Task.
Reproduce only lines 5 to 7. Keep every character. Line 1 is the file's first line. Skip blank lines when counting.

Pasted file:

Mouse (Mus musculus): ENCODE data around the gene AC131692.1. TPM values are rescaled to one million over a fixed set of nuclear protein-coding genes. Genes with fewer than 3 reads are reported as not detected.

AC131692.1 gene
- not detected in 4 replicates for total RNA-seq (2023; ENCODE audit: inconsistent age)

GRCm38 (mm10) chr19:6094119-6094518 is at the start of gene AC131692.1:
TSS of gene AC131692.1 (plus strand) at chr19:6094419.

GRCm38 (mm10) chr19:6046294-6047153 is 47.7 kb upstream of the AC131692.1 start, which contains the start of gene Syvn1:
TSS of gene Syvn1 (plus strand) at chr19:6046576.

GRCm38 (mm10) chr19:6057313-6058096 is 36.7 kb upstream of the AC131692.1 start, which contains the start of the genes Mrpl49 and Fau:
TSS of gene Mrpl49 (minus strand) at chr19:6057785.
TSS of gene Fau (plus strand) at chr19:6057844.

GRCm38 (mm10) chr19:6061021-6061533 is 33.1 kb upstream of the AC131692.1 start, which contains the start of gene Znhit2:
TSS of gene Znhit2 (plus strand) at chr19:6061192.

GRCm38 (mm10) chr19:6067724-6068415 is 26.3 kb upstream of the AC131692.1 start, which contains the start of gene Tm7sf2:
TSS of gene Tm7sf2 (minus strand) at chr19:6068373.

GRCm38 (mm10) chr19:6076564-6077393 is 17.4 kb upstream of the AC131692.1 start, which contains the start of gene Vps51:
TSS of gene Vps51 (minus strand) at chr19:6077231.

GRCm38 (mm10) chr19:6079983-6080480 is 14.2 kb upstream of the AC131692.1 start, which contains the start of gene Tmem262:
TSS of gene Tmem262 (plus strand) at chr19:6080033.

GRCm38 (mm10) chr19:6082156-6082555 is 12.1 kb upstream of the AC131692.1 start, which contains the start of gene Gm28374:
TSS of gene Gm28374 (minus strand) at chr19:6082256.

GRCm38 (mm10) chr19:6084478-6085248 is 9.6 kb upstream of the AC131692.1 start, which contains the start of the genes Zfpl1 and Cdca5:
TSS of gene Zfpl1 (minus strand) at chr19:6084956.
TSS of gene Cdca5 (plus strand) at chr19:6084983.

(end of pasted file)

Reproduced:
TSS of gene AC131692.1 (plus strand) at chr19:6094419.

GRCm38 (mm10) chr19:6046294-6047153 is 47.7 kb upstream of the AC131692.1 start, which contains the start of gene Syvn1:
TSS of gene Syvn1 (plus strand) at chr19:6046576.